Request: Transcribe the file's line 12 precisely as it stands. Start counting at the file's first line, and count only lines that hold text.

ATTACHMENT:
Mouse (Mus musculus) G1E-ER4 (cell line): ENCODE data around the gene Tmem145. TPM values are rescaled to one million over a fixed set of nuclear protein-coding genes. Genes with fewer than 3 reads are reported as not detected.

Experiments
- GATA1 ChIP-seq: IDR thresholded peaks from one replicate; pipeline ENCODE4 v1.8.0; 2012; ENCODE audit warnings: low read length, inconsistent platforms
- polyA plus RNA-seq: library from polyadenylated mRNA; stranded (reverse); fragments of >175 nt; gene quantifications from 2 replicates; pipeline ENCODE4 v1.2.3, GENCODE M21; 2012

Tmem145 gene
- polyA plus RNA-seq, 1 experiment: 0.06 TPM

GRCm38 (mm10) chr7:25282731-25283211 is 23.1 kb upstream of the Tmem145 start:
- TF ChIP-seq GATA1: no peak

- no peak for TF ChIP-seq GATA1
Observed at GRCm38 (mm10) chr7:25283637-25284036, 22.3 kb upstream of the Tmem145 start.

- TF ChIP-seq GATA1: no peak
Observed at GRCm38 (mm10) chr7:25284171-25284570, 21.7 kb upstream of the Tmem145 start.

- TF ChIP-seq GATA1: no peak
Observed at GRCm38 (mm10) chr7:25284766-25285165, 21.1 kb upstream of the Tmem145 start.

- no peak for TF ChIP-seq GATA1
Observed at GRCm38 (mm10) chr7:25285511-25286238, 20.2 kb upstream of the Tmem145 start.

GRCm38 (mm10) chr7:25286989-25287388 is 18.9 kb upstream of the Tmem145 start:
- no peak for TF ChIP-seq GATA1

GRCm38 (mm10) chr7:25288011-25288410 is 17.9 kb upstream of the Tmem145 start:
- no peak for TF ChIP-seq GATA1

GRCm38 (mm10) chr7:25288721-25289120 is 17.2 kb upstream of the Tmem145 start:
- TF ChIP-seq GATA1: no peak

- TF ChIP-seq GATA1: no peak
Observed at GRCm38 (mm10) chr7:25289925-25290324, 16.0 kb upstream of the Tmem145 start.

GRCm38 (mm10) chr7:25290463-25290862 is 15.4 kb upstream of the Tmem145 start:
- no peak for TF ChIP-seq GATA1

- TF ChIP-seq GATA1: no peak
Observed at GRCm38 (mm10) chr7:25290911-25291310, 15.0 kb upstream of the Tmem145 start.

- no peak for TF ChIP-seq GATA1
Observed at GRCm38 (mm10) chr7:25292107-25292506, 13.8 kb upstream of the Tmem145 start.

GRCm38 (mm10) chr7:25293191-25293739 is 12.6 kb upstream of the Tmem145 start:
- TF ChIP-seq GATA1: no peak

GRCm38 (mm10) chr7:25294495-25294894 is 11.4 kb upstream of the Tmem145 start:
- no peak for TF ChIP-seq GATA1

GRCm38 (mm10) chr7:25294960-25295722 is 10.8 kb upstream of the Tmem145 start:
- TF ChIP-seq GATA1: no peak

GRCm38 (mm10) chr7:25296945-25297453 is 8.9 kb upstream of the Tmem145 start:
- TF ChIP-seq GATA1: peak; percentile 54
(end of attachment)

Observed at GRCm38 (mm10) chr7:25284171-25284570, 21.7 kb upstream of the Tmem145 start.